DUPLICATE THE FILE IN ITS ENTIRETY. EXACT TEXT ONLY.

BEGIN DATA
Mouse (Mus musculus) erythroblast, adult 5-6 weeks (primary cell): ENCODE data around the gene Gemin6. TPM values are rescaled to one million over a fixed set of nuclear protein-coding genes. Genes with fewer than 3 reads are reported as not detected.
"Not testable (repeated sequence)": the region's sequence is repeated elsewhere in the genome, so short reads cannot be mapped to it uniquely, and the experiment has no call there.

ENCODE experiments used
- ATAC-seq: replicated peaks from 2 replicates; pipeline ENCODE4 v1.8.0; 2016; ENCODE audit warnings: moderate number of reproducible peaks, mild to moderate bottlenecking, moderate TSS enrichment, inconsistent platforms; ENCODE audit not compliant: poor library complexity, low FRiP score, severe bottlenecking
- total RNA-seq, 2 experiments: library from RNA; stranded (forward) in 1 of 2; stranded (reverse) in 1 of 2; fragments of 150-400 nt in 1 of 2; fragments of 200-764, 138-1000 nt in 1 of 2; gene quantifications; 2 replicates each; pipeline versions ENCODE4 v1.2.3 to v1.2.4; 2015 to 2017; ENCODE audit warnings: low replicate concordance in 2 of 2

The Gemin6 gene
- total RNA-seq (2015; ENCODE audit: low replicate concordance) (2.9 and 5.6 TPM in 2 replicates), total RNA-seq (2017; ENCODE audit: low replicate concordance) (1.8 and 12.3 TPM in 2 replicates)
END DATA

Mouse (Mus musculus) erythroblast, adult 5-6 weeks (primary cell): ENCODE data around the gene Gemin6. TPM values are rescaled to one million over a fixed set of nuclear protein-coding genes. Genes with fewer than 3 reads are reported as not detected.
"Not testable (repeated sequence)": the region's sequence is repeated elsewhere in the genome, so short reads cannot be mapped to it uniquely, and the experiment has no call there.

ENCODE experiments used
- ATAC-seq: replicated peaks from 2 replicates; pipeline ENCODE4 v1.8.0; 2016; ENCODE audit warnings: moderate number of reproducible peaks, mild to moderate bottlenecking, moderate TSS enrichment, inconsistent platforms; ENCODE audit not compliant: poor library complexity, low FRiP score, severe bottlenecking
- total RNA-seq, 2 experiments: library from RNA; stranded (forward) in 1 of 2; stranded (reverse) in 1 of 2; fragments of 150-400 nt in 1 of 2; fragments of 200-764, 138-1000 nt in 1 of 2; gene quantifications; 2 replicates each; pipeline versions ENCODE4 v1.2.3 to v1.2.4; 2015 to 2017; ENCODE audit warnings: low replicate concordance in 2 of 2

The Gemin6 gene
- total RNA-seq (2015; ENCODE audit: low replicate concordance) (2.9 and 5.6 TPM in 2 replicates), total RNA-seq (2017; ENCODE audit: low replicate concordance) (1.8 and 12.3 TPM in 2 replicates)